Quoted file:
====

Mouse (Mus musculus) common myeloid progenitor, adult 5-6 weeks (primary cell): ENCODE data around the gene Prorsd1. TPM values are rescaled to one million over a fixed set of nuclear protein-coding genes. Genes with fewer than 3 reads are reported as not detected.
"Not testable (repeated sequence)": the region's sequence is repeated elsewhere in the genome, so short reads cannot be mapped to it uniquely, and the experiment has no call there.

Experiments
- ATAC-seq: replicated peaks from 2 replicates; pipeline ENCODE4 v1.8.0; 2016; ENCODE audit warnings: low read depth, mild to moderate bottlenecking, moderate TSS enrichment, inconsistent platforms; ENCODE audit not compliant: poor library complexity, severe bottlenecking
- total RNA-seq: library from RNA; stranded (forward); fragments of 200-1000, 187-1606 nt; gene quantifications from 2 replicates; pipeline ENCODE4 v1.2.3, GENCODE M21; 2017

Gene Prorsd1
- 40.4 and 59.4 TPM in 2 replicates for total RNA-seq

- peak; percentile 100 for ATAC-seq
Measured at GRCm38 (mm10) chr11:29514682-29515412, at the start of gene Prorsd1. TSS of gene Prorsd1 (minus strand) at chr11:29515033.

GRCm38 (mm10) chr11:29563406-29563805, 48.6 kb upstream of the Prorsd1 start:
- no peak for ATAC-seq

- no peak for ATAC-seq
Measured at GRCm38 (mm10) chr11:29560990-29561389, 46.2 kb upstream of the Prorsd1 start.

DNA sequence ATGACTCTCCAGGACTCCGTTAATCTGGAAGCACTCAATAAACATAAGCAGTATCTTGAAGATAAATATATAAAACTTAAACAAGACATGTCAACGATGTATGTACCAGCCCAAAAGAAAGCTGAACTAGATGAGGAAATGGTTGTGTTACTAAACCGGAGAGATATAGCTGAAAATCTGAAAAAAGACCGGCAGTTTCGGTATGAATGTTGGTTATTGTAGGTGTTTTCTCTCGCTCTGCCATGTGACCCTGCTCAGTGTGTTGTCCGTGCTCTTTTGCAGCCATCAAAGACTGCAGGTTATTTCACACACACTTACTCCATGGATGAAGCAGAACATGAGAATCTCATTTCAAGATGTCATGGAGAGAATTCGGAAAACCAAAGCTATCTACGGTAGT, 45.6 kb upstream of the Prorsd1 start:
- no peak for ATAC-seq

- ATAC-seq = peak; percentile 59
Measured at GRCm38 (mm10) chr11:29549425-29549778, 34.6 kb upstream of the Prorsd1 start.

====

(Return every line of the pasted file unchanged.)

Mouse (Mus musculus) common myeloid progenitor, adult 5-6 weeks (primary cell): ENCODE data around the gene Prorsd1. TPM values are rescaled to one million over a fixed set of nuclear protein-coding genes. Genes with fewer than 3 reads are reported as not detected.
"Not testable (repeated sequence)": the region's sequence is repeated elsewhere in the genome, so short reads cannot be mapped to it uniquely, and the experiment has no call there.

Experiments
- ATAC-seq: replicated peaks from 2 replicates; pipeline ENCODE4 v1.8.0; 2016; ENCODE audit warnings: low read depth, mild to moderate bottlenecking, moderate TSS enrichment, inconsistent platforms; ENCODE audit not compliant: poor library complexity, severe bottlenecking
- total RNA-seq: library from RNA; stranded (forward); fragments of 200-1000, 187-1606 nt; gene quantifications from 2 replicates; pipeline ENCODE4 v1.2.3, GENCODE M21; 2017

Gene Prorsd1
- 40.4 and 59.4 TPM in 2 replicates for total RNA-seq

- peak; percentile 100 for ATAC-seq
Measured at GRCm38 (mm10) chr11:29514682-29515412, at the start of gene Prorsd1. TSS of gene Prorsd1 (minus strand) at chr11:29515033.

GRCm38 (mm10) chr11:29563406-29563805, 48.6 kb upstream of the Prorsd1 start:
- no peak for ATAC-seq

- no peak for ATAC-seq
Measured at GRCm38 (mm10) chr11:29560990-29561389, 46.2 kb upstream of the Prorsd1 start.

DNA sequence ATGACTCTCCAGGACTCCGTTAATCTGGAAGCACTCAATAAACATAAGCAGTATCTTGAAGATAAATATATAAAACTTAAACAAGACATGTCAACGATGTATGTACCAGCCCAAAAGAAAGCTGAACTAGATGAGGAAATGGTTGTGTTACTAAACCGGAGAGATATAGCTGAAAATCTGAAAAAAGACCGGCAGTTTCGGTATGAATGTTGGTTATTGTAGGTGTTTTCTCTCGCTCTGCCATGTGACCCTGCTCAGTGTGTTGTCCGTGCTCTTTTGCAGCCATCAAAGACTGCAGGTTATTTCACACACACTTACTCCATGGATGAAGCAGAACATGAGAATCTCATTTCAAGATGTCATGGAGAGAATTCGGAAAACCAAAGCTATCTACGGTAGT, 45.6 kb upstream of the Prorsd1 start:
- no peak for ATAC-seq

- ATAC-seq = peak; percentile 59
Measured at GRCm38 (mm10) chr11:29549425-29549778, 34.6 kb upstream of the Prorsd1 start.